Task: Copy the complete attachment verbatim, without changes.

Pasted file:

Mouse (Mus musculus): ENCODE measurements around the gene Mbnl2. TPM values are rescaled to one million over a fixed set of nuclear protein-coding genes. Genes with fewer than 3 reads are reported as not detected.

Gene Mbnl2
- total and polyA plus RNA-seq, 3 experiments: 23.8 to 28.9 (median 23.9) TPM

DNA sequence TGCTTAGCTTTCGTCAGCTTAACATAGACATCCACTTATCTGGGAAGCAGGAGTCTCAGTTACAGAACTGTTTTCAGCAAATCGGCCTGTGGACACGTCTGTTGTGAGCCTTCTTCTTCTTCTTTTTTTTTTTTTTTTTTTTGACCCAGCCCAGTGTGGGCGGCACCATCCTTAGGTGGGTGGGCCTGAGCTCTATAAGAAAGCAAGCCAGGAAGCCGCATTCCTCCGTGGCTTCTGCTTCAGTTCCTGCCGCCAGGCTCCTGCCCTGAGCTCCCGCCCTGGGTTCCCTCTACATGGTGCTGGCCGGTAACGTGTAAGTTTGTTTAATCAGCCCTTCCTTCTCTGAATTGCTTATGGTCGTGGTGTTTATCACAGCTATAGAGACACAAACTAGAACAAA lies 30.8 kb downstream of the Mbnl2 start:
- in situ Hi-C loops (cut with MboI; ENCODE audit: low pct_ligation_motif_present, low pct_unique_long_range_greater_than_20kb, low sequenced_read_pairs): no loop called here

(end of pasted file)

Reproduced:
Mouse (Mus musculus): ENCODE measurements around the gene Mbnl2. TPM values are rescaled to one million over a fixed set of nuclear protein-coding genes. Genes with fewer than 3 reads are reported as not detected.

Gene Mbnl2
- total and polyA plus RNA-seq, 3 experiments: 23.8 to 28.9 (median 23.9) TPM

DNA sequence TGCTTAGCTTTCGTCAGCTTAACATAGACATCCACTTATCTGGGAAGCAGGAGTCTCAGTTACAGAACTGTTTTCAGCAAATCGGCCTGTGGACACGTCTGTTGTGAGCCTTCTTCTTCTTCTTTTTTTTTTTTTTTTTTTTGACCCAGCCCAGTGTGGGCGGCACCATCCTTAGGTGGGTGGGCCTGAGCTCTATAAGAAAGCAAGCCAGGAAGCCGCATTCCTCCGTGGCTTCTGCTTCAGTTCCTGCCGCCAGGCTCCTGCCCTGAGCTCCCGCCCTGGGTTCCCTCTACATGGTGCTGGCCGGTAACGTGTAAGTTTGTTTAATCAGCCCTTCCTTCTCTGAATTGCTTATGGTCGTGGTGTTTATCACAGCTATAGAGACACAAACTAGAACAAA lies 30.8 kb downstream of the Mbnl2 start:
- in situ Hi-C loops (cut with MboI; ENCODE audit: low pct_ligation_motif_present, low pct_unique_long_range_greater_than_20kb, low sequenced_read_pairs): no loop called here